The University of Texas at San Antonio recently conducted a study to find out that Texas Distilleries generate billions! Executed on June 23 2022 the findings come out positive towards this statement. As it was always speculated that a huge outcome of money surrounds this business, now it is proven.

Despite the pandemic’s economic hardships and lingering Prohibition-era laws restricting sales, researchers at the UTSA Institute for Economic Development today released a new study highlighting the significant economic impact Texas distillers made to their local communities and the state in 2020.

Javier Oyakawa is the study’s principal investigator from the UTSA Institute for Economic Development’s Center for Community and Business Research. He has stated that: „Over the past decade, the number of Texas distilleries has grown dramatically as has the sector’s economic impact on local economies and surrounding communities.”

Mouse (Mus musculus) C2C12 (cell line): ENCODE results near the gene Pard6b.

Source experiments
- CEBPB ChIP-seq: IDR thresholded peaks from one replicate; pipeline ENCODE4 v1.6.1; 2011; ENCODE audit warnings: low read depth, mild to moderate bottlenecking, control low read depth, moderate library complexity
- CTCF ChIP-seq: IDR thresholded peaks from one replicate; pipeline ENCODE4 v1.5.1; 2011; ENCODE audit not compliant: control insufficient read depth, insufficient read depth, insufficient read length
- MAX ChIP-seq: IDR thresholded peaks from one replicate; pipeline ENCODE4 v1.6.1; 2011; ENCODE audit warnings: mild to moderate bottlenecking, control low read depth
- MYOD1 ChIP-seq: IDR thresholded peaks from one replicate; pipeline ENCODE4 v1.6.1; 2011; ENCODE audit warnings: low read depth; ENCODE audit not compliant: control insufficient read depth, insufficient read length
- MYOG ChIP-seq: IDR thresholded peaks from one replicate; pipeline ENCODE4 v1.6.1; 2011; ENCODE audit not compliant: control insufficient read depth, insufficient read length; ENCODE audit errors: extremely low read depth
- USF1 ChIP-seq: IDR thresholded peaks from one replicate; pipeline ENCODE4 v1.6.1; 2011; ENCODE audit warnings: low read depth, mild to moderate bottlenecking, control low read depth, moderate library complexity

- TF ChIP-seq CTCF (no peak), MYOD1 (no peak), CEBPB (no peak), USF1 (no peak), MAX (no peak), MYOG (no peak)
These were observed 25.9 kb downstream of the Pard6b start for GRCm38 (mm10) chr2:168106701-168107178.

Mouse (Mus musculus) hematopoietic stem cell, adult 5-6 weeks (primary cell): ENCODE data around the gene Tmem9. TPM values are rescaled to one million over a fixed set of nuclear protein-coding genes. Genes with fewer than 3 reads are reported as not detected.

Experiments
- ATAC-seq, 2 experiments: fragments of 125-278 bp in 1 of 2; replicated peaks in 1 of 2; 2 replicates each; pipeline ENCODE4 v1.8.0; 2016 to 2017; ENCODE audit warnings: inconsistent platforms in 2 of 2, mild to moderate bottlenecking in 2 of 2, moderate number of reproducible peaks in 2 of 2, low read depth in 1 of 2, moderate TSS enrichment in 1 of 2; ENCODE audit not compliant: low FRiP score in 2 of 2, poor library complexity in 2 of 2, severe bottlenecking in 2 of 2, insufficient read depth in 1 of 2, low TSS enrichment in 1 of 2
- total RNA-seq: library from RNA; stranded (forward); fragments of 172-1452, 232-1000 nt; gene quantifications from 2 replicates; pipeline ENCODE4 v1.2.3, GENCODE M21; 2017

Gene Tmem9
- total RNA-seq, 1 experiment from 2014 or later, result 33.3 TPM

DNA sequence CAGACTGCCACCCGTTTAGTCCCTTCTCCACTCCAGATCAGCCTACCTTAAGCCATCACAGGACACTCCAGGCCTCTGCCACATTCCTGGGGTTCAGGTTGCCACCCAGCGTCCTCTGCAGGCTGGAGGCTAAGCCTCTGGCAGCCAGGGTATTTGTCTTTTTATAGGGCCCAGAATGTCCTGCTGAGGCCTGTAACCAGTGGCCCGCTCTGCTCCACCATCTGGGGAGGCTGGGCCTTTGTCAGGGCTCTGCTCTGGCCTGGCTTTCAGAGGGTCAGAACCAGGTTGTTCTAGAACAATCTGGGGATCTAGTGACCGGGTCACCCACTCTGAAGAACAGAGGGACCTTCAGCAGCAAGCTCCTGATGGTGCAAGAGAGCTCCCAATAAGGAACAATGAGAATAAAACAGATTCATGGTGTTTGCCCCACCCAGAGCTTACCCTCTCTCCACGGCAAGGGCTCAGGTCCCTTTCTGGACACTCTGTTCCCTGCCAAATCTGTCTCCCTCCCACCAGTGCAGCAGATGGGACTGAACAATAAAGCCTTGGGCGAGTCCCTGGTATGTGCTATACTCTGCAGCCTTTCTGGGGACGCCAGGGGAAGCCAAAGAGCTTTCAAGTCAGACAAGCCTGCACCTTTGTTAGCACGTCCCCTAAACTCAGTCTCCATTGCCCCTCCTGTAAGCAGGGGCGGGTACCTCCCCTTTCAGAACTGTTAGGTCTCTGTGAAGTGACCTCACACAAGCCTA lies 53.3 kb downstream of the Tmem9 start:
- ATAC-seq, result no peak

Another statement from him included: “The number of Texas distilleries has grown from just eight in 2008 to 190 today. These distillers are playing a critical role in the state’s economy by generating sales, creating jobs, and providing wages and benefits.”

The effect Texas distillers have on other local companies is also highlighted in the study. In addition to distilleries, the spirits business provides significant assistance to a number of other prominent industries, including wholesalers of items like grains, machinery, and equipment, glass container producers, and truck transportation.

Texas distillers contributed, according to key research results, include:

  • Total economic production was close to $2 billion (or revenues).
  • Assistance for over 4,900 Texan occupations.
  • Up to $334.9 million in wages and perks were given to employees.
  • On-premise mixed beverage sales taxes paid totaled around $481,450. Due to COVID-19-related closures, the tax paid in 2020 decreased by more than $240,000, or 34%.
  • On-premise mixed beverage gross revenues taxes totaled a little under $391,000. Due to closures caused by COVID-19, the tax paid in 2020 decreased by almost $200,000, or 34%.